From the bouquets of red roses bursting out of supermarket flower holders to romantic dine-in deals and the greeting card site pop-ups that follow your every move, love, or at least Valentine’s Day commercialism, really is all around right now. It can be hard enough to stomach if you’re single or have just gone through a break-up, but what about if you recently lost your partner?
On 14th February this year – which heartbreakingly also happens to be her wedding anniversary – artist Amy Broch will experience her first Valentine’s Day as a widow. We spoke to her about how that feels, and why spreading joy with her creative talents has been her salvation.
Amy and Sean on their wedding day in New Zealand, 2018
After meeting in London in 2015 – “Sean said it was love at first sight for him, haha” – Amy and Sean married in New Zealand on Valentine’s Day 2018. At the time, she was six weeks pregnant, carrying a daughter conceived by IVF. Just three months later (when they should have been basking in that delightful second honeymoon period), Sean was diagnosed with amyotrophic lateral sclerosis or ALS, a progressive nervous system disease that affects nerve cells in the brain and spinal cord, causing loss of muscle control. He had gone to see the doctor because he noticed his tongue didn’t feel right. “As the CEO of AMG, he did a lot of talking and instinctively knew something was wrong with his voice. We both knew very little aside from the viral Ice Bucket Challenge had been all about raising money for it”, says Amy. The couple were quickly dealt a second devastating blow: “the first doctor that Sean saw told him to go home, get his affairs in order and start living like every day was his last because it could be.”
Barely out of the anxiety-fuelled first trimester, Amy was dealing not only with the fragility of an IVF pregnancy, but her husband’s world-shattering diagnosis and hyperemesis gravidarum (HG) an extreme form of morning sickness where mothers-to-be experience severe nausea, vomiting, weight loss, feeling faint and possibly dehydration. Her resilience in the face of everything seems almost superhuman, but Amy knew that she had to stay strong for Sean: “It was extremely tough and debilitating but I had to be positive for the sake of my husband. I told him every day that it was all going to be ok and he wasn’t going to die.”
Sean fought valiantly against his ALS diagnosis for two years, but, like many people, his treatment was derailed due to the coronavirus crisis. “Hospital visits and home help were stopped,’ says Amy, ‘As a family, we had to pull together to take care of him ourselves”. In May 2020 Sean passed away, leaving Amy to care for their now two-and-a-half-year-old daughter.
Sean, Amy and their daughter pictured together
Losing your husband of just two years is devastating at any time, let alone during a global pandemic and a national lockdown. While the grief must have felt visceral and all-consuming, Amy found solace and healing in her art, JOY Bomb London, something that also gave her focus and a renewed sense of purpose during Sean’s ALS treatment. “After Sean’s diagnosis, we began exploring every option available in order to treat and slow the progression of the disease – learning that happiness was linked to better treatment outcomes and longevity for ALS patients was a big moment” explains Amy. “Suddenly, the colourful, playful installations I had been creating and experimenting with for years had a greater significance. The drive behind each multi-sensory installation to date is to make the memorable moments happy ones”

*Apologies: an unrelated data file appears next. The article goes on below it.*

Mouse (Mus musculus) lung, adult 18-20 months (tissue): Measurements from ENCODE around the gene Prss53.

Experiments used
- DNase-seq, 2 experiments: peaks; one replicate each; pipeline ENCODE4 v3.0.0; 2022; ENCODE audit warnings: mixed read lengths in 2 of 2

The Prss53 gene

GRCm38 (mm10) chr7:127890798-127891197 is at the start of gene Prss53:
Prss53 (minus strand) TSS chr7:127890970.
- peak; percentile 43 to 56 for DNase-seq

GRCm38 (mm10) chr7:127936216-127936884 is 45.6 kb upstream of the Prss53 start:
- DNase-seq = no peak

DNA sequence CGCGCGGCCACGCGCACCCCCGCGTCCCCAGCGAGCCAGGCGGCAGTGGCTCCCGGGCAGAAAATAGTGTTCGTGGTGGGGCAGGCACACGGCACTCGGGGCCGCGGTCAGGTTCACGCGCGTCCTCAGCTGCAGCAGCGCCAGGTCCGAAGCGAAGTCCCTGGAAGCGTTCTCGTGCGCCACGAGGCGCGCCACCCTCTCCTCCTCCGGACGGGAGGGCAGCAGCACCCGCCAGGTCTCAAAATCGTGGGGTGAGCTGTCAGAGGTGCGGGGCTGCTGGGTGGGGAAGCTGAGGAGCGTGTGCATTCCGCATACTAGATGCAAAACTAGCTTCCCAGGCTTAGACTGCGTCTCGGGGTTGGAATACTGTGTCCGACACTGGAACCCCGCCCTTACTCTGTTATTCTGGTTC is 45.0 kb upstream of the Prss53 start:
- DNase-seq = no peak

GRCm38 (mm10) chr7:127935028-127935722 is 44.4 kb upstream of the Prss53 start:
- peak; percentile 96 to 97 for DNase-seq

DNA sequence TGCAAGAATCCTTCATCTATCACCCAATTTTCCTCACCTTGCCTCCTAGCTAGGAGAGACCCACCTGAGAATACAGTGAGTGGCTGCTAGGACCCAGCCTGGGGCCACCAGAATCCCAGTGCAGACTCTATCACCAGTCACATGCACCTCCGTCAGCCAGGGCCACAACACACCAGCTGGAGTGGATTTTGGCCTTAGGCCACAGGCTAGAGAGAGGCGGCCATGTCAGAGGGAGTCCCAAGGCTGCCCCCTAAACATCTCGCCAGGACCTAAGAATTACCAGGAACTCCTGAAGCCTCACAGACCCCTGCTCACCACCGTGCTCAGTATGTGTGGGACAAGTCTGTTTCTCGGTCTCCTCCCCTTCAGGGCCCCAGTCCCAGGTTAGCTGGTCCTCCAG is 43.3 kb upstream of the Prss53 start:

“I’m coping this Valentine’s Day by creating an installation entitled ‘Love Letters to JOYself’, which will be in the window of Illuminate Productions at 48 Brook Street in London. I’m encouraging people to spread sweet nothings and messages of gratitude to their first love: themselves! With 2021 starting at such a low joy rate, Valentine’s Day this year deserves a big celebration, and that celebration is YOU. I can’t wait to see my little girl’s face when she sees it!”
Amy’s joy-sparking Love Letters to JOYself installation
Amy’s vibrant, amour-filled installation is described as ‘dripping with melty chocolatey goodness, boy band vibes and cherry-red energy, to remind you to save some red-hot burning love for yourself this year’, and it’s a tribute to her beloved husband. “Honouring Sean and our life together by continuing JOY Bomb has been a blessing. My installations made him so happy during his illness and I’m so grateful that I get to continue that work.” On Valentine’s weekend, (Saturday 13th and Sunday 14th February) there’ll also be a JOY Bomb van driving around central London to spread the love via a digital message board sharing love letters and gratifications. Proceeds from every installation support the Healey Centre for ALS in memory of Sean, the largest hospital-based research program in the world, which supports early-stage trials of promising ALS treatments.
So, whatever Valentine’s Day looks like for you this year, we encourage you to be inspired by Amy and worship at the altar of you, starting with a love letter to yourself. Amy’s already written hers. It reads:
You’re a real-life superhero in a Dolce cape ; )
It’s impossible not to smile at Amy’s innovative, technicolour installation
For more information on JOY Bomb London head to www.joybomblondon.com